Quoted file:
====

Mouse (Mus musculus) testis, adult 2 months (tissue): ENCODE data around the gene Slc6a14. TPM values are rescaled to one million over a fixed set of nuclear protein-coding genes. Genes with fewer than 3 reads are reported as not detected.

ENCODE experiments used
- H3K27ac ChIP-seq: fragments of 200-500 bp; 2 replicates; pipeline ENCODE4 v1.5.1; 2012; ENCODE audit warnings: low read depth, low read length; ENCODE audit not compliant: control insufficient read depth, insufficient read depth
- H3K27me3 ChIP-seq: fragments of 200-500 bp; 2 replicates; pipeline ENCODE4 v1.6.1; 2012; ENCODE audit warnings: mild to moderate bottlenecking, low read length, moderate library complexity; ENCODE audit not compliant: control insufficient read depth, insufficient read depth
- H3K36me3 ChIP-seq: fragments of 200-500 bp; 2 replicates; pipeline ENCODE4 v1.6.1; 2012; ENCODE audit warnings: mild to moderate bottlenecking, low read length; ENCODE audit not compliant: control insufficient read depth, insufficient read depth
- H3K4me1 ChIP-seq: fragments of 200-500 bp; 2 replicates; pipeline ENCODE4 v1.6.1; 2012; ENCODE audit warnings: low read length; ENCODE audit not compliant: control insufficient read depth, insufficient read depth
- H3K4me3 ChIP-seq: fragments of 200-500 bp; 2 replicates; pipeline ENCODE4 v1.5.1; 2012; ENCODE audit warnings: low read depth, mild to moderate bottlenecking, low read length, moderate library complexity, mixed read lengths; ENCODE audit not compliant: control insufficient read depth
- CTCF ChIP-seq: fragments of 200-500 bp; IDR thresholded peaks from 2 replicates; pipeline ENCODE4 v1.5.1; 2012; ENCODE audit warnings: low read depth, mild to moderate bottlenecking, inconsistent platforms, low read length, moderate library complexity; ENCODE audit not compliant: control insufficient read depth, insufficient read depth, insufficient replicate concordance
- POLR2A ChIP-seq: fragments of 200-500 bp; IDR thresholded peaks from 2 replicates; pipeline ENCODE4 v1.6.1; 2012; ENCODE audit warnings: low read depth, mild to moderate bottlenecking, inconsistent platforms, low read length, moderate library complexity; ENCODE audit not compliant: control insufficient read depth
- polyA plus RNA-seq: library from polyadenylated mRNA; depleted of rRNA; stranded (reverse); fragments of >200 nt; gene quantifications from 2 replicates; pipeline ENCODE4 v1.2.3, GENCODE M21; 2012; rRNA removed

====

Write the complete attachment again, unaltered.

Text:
Mouse (Mus musculus) testis, adult 2 months (tissue): ENCODE data around the gene Slc6a14. TPM values are rescaled to one million over a fixed set of nuclear protein-coding genes. Genes with fewer than 3 reads are reported as not detected.

ENCODE experiments used
- H3K27ac ChIP-seq: fragments of 200-500 bp; 2 replicates; pipeline ENCODE4 v1.5.1; 2012; ENCODE audit warnings: low read depth, low read length; ENCODE audit not compliant: control insufficient read depth, insufficient read depth
- H3K27me3 ChIP-seq: fragments of 200-500 bp; 2 replicates; pipeline ENCODE4 v1.6.1; 2012; ENCODE audit warnings: mild to moderate bottlenecking, low read length, moderate library complexity; ENCODE audit not compliant: control insufficient read depth, insufficient read depth
- H3K36me3 ChIP-seq: fragments of 200-500 bp; 2 replicates; pipeline ENCODE4 v1.6.1; 2012; ENCODE audit warnings: mild to moderate bottlenecking, low read length; ENCODE audit not compliant: control insufficient read depth, insufficient read depth
- H3K4me1 ChIP-seq: fragments of 200-500 bp; 2 replicates; pipeline ENCODE4 v1.6.1; 2012; ENCODE audit warnings: low read length; ENCODE audit not compliant: control insufficient read depth, insufficient read depth
- H3K4me3 ChIP-seq: fragments of 200-500 bp; 2 replicates; pipeline ENCODE4 v1.5.1; 2012; ENCODE audit warnings: low read depth, mild to moderate bottlenecking, low read length, moderate library complexity, mixed read lengths; ENCODE audit not compliant: control insufficient read depth
- CTCF ChIP-seq: fragments of 200-500 bp; IDR thresholded peaks from 2 replicates; pipeline ENCODE4 v1.5.1; 2012; ENCODE audit warnings: low read depth, mild to moderate bottlenecking, inconsistent platforms, low read length, moderate library complexity; ENCODE audit not compliant: control insufficient read depth, insufficient read depth, insufficient replicate concordance
- POLR2A ChIP-seq: fragments of 200-500 bp; IDR thresholded peaks from 2 replicates; pipeline ENCODE4 v1.6.1; 2012; ENCODE audit warnings: low read depth, mild to moderate bottlenecking, inconsistent platforms, low read length, moderate library complexity; ENCODE audit not compliant: control insufficient read depth
- polyA plus RNA-seq: library from polyadenylated mRNA; depleted of rRNA; stranded (reverse); fragments of >200 nt; gene quantifications from 2 replicates; pipeline ENCODE4 v1.2.3, GENCODE M21; 2012; rRNA removed